If money market mutual funds shift to a floating net asset value, impose redemption holdbacks or seek additional reserve capital through fees, corporations say they would stop investing in these vehicles and most likely reduce or fully liquidate their holdings, according to data released today by the Association for Financial Professionals.
Preliminary results from the 2012 AFP Liquidity Survey, found that 77% of companies would stop investing if the NAV were allowed to float, with 56% immediately liquidating all or some of their current MMF holdings.
Also, 80% of companies would stop investing if the funds were subject to redemption holdback provisions, with 73% immediately liquidating all or some of their current MMF holdings. And 66% said they would stop investing if fund companies were required to raise reserve capital (e.g., through fees), with 55% immediately liquidating all or some of their current holdings.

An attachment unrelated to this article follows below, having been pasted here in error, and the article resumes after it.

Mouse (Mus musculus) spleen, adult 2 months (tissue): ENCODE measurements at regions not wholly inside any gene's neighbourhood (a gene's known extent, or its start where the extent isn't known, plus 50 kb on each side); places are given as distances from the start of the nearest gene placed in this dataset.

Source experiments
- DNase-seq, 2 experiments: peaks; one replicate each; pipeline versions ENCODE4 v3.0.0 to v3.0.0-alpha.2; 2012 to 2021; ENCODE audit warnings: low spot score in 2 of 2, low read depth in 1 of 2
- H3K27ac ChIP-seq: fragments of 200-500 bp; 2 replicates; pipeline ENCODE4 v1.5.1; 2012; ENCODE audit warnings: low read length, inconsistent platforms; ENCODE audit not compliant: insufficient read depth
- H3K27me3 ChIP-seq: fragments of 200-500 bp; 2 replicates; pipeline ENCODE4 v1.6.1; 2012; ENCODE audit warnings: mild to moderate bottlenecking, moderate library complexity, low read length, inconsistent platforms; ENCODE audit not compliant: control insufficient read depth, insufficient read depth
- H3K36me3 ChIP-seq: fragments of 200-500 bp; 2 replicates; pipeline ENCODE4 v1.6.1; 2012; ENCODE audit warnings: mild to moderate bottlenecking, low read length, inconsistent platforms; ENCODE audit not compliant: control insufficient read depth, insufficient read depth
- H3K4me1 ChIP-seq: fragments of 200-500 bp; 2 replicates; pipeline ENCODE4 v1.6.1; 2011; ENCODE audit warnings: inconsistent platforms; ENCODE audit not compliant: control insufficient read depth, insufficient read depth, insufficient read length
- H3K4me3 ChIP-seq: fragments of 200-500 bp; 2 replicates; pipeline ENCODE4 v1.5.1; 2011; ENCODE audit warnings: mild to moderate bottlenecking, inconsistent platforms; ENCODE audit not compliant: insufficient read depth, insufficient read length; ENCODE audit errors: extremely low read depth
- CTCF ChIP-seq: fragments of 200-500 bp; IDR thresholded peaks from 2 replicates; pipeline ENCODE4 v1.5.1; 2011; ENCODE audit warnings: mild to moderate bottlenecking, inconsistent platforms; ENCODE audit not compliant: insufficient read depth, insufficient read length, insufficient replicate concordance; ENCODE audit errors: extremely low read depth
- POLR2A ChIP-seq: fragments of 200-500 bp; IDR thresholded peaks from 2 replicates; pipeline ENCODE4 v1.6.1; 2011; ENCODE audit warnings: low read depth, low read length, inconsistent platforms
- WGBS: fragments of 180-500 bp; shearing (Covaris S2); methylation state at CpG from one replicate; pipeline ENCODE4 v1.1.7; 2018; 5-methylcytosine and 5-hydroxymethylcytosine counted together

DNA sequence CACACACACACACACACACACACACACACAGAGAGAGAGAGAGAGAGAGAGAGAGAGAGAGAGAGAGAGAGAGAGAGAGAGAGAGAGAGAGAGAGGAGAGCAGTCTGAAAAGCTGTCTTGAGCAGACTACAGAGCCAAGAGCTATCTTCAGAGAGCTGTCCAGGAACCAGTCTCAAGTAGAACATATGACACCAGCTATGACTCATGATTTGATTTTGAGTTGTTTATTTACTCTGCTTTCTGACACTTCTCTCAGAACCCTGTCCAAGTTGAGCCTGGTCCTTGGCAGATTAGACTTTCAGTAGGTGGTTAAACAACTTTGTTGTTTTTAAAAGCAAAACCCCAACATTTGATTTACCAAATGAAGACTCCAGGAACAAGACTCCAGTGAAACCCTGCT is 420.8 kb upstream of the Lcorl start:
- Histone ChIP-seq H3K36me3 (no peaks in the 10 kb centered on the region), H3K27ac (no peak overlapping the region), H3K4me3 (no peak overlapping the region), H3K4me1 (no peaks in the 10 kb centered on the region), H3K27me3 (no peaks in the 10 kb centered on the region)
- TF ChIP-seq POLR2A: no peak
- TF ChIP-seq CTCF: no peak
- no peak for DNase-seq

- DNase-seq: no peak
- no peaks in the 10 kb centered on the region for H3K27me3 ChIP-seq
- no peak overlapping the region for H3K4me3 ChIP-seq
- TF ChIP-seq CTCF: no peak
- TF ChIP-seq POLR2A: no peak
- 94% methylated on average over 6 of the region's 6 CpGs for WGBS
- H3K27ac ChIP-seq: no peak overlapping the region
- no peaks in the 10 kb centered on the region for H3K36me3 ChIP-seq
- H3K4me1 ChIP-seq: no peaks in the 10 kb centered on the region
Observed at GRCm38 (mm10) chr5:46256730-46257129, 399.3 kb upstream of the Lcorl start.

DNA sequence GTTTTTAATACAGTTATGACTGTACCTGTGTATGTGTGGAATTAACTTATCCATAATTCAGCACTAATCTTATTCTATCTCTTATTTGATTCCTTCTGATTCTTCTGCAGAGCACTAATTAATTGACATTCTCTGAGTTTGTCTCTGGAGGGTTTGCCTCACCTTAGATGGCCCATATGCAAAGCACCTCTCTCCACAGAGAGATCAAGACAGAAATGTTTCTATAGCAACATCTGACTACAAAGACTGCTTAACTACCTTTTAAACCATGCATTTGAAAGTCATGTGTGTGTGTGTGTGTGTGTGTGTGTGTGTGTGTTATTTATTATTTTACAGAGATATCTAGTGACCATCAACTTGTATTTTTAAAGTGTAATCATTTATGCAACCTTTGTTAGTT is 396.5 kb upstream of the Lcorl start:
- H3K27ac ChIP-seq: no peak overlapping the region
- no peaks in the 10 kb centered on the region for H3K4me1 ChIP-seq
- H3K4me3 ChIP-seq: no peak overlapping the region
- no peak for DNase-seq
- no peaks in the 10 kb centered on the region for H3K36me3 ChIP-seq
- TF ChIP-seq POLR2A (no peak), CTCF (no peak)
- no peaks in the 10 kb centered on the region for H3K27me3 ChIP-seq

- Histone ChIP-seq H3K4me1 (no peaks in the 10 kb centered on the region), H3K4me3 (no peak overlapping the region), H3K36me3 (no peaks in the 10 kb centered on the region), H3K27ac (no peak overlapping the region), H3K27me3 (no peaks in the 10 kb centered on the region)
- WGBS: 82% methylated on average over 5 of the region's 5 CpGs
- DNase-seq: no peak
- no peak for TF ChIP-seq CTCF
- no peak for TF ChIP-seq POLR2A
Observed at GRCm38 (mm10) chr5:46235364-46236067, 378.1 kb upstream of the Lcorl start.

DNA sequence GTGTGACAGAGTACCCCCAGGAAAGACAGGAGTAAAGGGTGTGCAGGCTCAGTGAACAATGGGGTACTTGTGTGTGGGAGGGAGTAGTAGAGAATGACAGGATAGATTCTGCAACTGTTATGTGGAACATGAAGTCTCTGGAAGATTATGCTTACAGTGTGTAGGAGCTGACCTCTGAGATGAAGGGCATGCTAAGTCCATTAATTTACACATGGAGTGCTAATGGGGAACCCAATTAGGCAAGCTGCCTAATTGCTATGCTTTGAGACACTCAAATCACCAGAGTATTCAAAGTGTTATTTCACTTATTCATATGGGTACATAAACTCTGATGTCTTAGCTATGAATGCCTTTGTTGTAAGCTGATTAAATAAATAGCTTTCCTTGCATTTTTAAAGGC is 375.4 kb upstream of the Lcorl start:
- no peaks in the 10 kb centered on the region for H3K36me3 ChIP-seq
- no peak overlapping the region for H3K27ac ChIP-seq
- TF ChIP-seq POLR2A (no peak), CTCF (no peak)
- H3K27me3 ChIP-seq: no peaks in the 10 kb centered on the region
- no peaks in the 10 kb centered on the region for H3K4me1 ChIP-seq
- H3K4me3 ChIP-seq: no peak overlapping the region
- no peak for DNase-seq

"These scenarios could have a profound effect on the economy," stated Jim Kaitz, AFP's president and CEO. "Treasurers tell us they would trim money fund holdings. Money funds are a main purchaser of commercial paper. Without a market for commercial paper, many companies could have a harder time funding operations."
In May, AFP received 391 responses to the 2012 AFP Liquidity Survey with responses stemming from corporations and other organizations, such as academic institutions, but not banks or financial institutions. Results of the full survey, which covers a broad range of liquidity issues that affect corporate treasurers, will be released next month.